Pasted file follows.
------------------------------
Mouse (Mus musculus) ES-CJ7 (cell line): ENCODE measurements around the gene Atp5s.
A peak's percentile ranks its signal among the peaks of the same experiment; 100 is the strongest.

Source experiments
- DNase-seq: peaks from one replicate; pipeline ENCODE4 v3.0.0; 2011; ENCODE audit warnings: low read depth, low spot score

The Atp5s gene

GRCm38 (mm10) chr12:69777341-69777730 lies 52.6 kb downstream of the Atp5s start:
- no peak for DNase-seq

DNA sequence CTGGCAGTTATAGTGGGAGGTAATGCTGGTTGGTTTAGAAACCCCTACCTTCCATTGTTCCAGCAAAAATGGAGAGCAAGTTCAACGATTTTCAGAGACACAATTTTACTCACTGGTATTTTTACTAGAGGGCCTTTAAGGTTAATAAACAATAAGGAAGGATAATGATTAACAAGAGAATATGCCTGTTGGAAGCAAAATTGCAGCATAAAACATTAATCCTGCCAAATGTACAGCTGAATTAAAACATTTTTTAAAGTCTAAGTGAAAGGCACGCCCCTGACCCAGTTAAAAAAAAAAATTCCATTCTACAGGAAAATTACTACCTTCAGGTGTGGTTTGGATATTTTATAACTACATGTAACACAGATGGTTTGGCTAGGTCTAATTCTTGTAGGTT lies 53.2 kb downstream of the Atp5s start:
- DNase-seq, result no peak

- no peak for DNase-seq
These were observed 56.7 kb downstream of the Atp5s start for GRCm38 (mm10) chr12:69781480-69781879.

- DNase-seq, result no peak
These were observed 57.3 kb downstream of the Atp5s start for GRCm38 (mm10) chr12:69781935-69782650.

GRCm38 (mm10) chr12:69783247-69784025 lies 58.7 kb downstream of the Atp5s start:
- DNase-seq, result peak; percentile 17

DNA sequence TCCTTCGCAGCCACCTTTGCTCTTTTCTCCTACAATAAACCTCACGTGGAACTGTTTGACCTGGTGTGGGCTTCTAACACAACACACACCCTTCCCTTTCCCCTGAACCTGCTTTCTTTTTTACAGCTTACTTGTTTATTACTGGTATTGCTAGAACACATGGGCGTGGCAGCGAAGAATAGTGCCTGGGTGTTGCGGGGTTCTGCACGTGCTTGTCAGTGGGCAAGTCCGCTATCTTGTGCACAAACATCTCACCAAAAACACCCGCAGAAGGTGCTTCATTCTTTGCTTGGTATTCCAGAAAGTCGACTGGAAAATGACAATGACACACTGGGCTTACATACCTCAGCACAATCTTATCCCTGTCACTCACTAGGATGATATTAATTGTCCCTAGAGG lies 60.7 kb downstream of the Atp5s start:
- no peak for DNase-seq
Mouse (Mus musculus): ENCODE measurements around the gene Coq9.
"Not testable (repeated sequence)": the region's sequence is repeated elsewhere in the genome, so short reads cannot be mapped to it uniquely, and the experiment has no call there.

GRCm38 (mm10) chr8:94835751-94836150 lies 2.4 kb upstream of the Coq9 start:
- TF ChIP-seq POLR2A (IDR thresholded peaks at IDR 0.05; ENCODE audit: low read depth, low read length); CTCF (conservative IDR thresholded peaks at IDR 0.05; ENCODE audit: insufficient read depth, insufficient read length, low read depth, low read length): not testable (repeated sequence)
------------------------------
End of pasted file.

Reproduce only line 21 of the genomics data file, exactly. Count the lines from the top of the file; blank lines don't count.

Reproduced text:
- TF ChIP-seq POLR2A (IDR thresholded peaks at IDR 0.05; ENCODE audit: low read depth, low read length); CTCF (conservative IDR thresholded peaks at IDR 0.05; ENCODE audit: insufficient read depth, insufficient read length, low read depth, low read length): not testable (repeated sequence)